• Details can be found in this new, soon-to-be-released Ukraine Public Safety Scientific Study (link: https://thinkhro.org/pdfs/PublicSafetyScientificStudy-Winter2022UAMission.pdf) for our "Winter 2022 Mission" to Ukraine, which explains the physiological and cognitive risks associated with carbon emissions such as what were formerly considered "safe" levels of carbon dioxide and carbon monoxide.

  • But recent research by us and others show that there are adverse consequences even at relatively low levels of these gases.

  • And the key research observations and findings that led to the conclusions for this document can be credited primarily to our team of researchers and problem-solvers there in the nation of Ukraine. They include those at our now registered office (Ukraine registration #: 44840272) in Kyiv and their colleagues and fellow citizens in their communities in the war-ravaged nation.

  • In spite of this devastating war, advancements relevant to world problems are still possible, since, as Plato once said, "necessity is the mother of invention."

  • That necessity? A new way was needed to ensure, and improve, human performance, to help endure an extremely difficult winter. This included finding safer ways to generate heat when fuel is short, make electricity when the power goes down, and ensure that health risks do not become "too urgent, too late."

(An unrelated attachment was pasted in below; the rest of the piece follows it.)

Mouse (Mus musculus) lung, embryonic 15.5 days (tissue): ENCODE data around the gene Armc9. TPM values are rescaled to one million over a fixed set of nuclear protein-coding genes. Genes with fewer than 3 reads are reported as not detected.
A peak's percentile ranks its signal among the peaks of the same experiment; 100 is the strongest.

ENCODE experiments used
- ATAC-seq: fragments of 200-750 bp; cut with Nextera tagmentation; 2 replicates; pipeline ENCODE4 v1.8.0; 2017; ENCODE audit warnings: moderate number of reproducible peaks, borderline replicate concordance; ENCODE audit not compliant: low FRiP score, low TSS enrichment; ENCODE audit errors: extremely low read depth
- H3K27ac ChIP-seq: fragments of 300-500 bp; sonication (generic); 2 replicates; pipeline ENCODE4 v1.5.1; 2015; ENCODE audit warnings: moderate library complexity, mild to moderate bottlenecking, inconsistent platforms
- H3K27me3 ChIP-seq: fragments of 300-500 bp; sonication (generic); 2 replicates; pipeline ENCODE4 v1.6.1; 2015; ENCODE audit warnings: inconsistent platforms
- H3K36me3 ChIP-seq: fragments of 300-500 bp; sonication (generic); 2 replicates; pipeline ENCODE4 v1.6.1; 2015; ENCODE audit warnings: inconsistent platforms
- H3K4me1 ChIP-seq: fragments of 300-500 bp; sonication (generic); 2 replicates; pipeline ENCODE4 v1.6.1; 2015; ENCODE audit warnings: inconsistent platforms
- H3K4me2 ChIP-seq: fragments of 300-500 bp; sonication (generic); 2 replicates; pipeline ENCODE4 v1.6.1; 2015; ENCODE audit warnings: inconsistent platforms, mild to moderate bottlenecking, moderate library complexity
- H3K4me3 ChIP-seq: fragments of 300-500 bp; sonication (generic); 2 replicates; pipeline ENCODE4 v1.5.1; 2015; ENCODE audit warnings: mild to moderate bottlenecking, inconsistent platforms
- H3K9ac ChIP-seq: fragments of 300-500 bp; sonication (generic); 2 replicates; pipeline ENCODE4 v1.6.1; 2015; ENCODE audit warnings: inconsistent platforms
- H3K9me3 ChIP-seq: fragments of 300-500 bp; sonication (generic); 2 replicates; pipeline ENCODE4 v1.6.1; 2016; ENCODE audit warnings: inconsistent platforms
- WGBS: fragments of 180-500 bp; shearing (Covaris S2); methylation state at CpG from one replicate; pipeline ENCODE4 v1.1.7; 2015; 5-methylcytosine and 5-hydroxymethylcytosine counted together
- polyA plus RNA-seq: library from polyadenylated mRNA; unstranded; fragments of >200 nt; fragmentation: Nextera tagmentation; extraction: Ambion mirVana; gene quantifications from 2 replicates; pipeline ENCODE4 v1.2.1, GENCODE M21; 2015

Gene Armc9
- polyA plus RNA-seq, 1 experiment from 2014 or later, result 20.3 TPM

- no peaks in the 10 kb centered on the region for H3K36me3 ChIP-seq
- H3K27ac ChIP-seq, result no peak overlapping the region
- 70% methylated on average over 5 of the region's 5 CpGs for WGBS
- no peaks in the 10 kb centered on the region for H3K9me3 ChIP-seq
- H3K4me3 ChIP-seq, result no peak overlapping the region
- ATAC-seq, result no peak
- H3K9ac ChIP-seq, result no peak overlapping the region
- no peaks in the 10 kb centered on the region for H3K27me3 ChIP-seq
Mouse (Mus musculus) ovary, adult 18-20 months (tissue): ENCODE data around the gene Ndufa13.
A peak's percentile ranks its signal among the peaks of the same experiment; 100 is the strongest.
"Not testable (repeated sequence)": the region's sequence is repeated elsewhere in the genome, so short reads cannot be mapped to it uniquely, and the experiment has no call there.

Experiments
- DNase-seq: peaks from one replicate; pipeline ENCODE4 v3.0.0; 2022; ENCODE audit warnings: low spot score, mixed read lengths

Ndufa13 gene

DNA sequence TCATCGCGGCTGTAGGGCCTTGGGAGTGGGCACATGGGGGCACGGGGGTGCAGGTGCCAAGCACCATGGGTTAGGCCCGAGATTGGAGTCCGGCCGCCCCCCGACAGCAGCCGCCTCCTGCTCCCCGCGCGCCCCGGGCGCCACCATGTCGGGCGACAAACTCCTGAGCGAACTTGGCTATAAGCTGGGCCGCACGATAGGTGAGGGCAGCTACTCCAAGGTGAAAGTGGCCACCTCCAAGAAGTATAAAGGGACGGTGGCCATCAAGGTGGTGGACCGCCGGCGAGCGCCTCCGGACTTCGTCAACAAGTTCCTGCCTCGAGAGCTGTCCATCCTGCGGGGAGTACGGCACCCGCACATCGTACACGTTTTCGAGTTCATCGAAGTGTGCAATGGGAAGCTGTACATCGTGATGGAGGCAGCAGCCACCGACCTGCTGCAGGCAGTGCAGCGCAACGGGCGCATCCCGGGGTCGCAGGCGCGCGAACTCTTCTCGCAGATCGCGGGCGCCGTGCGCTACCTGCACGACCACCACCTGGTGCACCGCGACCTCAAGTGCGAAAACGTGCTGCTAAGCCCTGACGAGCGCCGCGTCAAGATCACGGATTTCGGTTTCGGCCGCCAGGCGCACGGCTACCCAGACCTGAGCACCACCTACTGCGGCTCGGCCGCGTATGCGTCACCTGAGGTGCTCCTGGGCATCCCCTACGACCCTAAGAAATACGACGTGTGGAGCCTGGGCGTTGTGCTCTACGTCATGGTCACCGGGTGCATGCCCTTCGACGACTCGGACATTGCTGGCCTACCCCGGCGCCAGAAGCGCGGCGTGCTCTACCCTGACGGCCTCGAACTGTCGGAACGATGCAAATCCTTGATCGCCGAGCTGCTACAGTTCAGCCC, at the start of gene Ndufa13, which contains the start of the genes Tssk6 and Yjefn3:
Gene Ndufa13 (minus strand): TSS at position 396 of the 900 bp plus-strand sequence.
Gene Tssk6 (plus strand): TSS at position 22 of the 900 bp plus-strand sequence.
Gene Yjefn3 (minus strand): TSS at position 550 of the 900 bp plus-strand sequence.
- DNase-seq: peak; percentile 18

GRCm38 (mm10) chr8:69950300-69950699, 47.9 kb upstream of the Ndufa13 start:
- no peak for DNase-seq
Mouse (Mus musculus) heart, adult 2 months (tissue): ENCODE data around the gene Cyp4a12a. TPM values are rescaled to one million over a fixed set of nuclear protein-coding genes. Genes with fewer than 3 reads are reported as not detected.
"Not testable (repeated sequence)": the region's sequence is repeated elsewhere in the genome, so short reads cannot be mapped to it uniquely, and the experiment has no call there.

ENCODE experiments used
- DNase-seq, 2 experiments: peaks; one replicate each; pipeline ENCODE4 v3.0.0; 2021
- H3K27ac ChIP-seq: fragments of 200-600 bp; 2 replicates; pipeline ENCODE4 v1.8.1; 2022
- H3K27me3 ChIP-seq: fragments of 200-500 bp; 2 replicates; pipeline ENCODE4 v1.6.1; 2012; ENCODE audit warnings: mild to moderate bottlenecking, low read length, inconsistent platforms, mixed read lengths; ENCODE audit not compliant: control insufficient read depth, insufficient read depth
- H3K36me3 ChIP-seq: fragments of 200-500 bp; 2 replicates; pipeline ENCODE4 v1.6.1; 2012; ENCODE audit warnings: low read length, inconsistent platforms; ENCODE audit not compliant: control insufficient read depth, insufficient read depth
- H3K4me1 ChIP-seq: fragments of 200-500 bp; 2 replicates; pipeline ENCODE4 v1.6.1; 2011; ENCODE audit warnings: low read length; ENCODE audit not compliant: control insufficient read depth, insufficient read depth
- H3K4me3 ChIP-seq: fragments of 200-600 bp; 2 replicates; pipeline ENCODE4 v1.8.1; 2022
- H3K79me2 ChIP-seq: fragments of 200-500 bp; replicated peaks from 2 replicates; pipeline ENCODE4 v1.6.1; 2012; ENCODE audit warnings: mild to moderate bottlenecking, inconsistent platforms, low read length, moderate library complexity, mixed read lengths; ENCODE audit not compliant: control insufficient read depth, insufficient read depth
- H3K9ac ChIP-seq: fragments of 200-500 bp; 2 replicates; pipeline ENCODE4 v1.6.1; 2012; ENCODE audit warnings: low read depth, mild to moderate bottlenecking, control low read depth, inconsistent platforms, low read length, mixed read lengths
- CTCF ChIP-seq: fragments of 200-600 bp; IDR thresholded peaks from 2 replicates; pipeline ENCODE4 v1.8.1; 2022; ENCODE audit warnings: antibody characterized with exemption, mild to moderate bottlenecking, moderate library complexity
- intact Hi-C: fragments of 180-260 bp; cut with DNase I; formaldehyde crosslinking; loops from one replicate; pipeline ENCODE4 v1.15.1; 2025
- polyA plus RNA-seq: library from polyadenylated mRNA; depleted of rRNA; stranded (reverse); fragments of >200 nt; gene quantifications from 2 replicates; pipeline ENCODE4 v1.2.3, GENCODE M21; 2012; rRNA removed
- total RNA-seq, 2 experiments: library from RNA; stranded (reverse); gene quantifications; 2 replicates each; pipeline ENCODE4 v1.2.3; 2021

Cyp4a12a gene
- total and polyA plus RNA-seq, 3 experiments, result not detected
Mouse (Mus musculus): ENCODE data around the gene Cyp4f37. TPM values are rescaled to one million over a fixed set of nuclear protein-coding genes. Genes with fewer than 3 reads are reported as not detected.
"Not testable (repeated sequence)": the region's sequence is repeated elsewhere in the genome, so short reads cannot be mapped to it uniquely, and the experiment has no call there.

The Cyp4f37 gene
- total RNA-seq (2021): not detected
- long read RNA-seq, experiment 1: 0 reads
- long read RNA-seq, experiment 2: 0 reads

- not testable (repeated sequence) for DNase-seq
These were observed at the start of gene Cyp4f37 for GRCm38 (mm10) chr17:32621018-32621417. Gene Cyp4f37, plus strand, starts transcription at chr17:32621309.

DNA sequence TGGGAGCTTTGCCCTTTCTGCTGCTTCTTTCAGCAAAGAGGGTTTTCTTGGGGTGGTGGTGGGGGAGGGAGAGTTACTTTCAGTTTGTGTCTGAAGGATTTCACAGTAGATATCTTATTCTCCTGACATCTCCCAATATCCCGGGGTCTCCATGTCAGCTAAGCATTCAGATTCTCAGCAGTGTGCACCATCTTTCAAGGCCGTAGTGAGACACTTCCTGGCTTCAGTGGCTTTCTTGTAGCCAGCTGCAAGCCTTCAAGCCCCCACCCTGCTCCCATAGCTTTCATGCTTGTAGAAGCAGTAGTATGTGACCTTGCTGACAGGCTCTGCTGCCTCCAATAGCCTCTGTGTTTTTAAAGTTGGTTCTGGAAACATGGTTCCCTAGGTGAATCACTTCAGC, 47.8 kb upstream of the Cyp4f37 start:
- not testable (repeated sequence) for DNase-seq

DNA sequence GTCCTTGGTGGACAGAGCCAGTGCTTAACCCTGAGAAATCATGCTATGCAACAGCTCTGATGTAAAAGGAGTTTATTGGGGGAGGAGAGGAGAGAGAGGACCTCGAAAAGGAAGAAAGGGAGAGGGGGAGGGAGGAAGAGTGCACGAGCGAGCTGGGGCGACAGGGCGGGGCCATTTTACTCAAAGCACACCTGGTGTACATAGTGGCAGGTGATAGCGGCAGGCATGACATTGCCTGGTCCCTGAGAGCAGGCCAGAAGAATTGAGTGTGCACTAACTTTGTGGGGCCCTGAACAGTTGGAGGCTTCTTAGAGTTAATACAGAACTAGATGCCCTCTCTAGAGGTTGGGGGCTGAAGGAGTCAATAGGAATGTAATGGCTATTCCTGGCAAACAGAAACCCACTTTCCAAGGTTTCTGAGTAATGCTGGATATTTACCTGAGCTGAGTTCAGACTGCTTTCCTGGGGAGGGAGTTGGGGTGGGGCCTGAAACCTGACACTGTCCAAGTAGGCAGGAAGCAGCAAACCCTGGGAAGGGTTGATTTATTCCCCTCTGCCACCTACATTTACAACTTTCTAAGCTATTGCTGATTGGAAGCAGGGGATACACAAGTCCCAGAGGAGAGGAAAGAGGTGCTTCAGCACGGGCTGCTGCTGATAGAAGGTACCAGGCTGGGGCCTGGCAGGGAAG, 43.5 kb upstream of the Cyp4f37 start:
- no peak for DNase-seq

• Our new report includes more on these findings, and the details of our project in Irpin, where we have teamed with the city's mayor, who sees the risks and opportunities found in the air each person breathes to be able to survive now and into the future.

  • One of the key findings is the impact of our finding of "suboptimal air composition" and its impact on human performance, as it constricts the cognitive bandwidth of the human mind (and thus its thinking capacity).

  • This led to the discovery that there was a different way to frame the crisis the world is seeing in climate change, such as more extreme weather and the number one cause of preventable deaths from natural disasters, which is floods.

  • And that discovery is that reducing greenhouse gases can be personalized to individuals and not just the "too abstract" (and let's face it, too distant to impact everyone in a tangible way every day) concept of the planet and its future.

  • How? By reorienting what Benjamin Franklin said makes a person "healthy, wealthy, and wise" to not just be our sleep schedule but rather to be our entire human performance, which itself is heavily dependent on cognitive bandwidth.

  • And higher greenhouse gases and overall suboptimal air composition in the air we breathe, our research has shown, reduces cognitive bandwidth and human performance, such as in immunity, physical performance, and cognitive function -- and by up to 50% or more.

  • In short, to improve your own human performance, reduce greenhouse gases where you live and breathe.

  • The new initiative is the result of nearly 6 months of iterating our team’s past scientific and educational initiatives.

  • In September, our Independence Day-released "P.U.U.R.E. Energy CHRO" initiative was manifested into the form of "Energy Victory Gardens."

  • These new Energy Victory Gardens could serve the dual role of both generating energy from non-fossil fuel and renewable sources, while also improving the air we breathe as well as that regulates our climate, just like an organic plant-based garden would.

  • This then led us to analyze how we could apply the methods researched in Ukraine could help Ukrainians in their plight for the coming winter, as well as serve the rest of humanity with these new innovations.